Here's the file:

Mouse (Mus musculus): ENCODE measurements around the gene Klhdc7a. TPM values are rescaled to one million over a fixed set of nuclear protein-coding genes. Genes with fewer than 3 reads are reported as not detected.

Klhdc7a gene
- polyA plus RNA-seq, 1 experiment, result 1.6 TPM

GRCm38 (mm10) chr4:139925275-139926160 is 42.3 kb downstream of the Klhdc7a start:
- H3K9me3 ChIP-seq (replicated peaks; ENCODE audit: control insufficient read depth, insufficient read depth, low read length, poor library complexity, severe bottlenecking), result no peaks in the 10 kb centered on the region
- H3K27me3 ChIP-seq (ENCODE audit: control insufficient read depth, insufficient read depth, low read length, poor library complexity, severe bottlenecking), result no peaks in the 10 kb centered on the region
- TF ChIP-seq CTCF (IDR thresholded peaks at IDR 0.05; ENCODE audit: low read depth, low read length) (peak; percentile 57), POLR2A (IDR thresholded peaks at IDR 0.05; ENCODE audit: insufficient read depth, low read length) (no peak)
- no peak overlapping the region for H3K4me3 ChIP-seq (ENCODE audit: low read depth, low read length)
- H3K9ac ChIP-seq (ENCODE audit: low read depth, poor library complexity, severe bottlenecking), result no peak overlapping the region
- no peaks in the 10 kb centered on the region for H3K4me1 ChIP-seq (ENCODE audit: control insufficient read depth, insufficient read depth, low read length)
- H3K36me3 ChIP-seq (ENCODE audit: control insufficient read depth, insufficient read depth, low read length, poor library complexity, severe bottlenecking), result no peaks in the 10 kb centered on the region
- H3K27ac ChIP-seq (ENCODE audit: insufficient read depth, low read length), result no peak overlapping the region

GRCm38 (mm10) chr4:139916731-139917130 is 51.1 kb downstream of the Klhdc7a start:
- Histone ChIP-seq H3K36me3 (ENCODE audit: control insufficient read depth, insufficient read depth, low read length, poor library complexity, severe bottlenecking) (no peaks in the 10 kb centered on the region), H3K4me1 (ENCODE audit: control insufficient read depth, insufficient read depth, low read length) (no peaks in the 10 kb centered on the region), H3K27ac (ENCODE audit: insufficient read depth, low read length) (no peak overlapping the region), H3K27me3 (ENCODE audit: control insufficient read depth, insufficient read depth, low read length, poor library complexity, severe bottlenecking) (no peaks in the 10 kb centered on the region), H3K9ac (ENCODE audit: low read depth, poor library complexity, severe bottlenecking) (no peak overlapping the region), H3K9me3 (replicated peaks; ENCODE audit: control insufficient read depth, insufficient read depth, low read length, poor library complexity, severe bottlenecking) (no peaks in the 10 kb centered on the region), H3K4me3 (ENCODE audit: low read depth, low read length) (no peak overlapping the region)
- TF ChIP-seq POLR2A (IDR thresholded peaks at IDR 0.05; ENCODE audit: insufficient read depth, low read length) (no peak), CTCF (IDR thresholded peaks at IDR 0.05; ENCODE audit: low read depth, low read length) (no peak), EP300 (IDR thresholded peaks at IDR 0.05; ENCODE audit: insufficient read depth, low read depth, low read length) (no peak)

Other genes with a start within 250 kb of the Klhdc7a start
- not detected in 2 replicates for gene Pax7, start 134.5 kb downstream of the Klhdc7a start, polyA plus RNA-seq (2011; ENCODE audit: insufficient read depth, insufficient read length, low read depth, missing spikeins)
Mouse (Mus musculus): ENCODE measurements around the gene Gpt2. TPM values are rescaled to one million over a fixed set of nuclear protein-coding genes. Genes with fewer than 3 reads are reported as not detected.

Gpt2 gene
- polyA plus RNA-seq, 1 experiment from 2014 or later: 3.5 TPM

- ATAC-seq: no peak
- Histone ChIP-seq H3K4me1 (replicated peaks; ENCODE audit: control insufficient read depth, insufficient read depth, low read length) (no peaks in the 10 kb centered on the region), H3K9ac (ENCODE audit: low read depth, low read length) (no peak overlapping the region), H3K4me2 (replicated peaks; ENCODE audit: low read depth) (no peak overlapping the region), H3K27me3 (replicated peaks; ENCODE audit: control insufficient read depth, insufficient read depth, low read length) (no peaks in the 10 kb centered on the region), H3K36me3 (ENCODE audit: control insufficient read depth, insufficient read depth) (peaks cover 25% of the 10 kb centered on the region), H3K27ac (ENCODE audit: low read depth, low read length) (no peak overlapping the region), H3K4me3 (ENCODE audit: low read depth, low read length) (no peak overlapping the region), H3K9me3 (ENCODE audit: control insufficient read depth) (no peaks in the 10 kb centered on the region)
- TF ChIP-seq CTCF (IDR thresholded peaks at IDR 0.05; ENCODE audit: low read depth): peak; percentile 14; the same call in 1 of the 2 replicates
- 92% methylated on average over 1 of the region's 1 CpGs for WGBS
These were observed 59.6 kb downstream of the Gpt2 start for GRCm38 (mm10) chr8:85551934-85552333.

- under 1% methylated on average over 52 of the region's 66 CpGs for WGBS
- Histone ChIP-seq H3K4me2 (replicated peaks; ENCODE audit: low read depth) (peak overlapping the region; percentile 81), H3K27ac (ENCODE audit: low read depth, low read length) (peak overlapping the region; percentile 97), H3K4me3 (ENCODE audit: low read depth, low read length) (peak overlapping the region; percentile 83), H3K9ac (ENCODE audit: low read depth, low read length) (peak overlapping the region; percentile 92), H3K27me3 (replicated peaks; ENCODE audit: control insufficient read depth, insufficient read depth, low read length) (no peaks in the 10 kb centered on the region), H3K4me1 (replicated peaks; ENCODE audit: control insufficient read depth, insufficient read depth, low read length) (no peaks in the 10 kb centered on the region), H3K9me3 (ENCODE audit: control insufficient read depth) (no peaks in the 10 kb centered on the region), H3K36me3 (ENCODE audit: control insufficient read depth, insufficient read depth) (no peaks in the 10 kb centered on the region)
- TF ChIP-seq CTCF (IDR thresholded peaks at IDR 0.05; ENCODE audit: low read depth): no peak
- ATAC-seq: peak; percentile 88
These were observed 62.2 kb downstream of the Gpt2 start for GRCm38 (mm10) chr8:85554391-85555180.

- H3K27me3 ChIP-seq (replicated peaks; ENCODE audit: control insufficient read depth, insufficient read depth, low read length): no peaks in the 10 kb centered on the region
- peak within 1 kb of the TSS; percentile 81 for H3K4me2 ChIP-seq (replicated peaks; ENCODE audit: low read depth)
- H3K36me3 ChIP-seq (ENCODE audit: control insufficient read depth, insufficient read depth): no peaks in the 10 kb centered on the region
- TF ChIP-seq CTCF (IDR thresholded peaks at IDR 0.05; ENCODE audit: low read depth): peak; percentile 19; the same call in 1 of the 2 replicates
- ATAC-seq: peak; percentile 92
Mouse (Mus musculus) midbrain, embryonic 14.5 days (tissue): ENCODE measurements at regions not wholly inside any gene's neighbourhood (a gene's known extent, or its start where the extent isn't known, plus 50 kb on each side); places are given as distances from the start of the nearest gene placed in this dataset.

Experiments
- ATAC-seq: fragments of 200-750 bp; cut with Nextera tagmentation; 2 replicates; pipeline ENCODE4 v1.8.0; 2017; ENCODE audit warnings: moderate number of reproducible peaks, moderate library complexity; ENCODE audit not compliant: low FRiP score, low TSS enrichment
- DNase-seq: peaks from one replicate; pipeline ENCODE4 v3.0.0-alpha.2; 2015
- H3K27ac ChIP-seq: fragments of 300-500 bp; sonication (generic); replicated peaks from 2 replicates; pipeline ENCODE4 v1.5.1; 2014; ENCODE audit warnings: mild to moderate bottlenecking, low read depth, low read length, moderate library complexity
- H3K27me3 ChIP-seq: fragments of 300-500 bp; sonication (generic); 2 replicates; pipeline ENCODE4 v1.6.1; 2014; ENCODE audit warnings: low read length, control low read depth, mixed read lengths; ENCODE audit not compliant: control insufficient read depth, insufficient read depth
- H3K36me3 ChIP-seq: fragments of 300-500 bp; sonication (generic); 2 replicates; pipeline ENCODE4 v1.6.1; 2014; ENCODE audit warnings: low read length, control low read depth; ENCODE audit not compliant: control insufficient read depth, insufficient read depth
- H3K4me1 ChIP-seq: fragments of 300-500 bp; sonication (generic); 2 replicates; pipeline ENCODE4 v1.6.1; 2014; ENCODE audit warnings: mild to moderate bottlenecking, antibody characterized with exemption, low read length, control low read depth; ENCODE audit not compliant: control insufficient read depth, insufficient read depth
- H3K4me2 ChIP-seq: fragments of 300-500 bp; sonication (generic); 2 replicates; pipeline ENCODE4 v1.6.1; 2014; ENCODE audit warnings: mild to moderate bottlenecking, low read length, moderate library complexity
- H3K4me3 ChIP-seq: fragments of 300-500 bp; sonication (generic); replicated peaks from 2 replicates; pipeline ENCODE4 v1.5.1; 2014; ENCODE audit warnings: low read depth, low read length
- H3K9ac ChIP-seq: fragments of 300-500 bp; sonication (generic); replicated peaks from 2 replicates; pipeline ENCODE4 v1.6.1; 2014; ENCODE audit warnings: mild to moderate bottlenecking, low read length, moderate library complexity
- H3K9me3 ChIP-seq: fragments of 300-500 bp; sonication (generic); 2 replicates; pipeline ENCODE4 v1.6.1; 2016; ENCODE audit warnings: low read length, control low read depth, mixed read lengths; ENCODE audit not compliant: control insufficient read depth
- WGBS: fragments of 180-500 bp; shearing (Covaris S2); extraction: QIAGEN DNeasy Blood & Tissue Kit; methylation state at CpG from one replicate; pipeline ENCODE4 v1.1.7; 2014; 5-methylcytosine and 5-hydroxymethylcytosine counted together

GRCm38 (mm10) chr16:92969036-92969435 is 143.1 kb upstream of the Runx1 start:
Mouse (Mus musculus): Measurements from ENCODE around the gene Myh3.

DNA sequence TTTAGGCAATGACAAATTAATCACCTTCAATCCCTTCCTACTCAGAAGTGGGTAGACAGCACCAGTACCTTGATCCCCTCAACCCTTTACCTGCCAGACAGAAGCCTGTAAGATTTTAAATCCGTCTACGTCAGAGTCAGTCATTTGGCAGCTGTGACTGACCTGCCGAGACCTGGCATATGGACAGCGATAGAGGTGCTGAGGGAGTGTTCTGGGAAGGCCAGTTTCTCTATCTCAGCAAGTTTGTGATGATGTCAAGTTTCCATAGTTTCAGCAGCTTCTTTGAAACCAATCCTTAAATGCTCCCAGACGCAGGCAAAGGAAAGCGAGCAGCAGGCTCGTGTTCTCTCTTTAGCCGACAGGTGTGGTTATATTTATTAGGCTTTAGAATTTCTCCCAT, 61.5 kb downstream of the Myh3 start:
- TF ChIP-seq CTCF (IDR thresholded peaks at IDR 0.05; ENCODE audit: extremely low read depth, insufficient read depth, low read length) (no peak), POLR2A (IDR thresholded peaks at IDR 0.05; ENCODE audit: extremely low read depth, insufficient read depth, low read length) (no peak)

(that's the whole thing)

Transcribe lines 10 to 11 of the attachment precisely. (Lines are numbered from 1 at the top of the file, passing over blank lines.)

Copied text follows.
- no peaks in the 10 kb centered on the region for H3K4me1 ChIP-seq (ENCODE audit: control insufficient read depth, insufficient read depth, low read length)
- H3K36me3 ChIP-seq (ENCODE audit: control insufficient read depth, insufficient read depth, low read length, poor library complexity, severe bottlenecking), result no peaks in the 10 kb centered on the region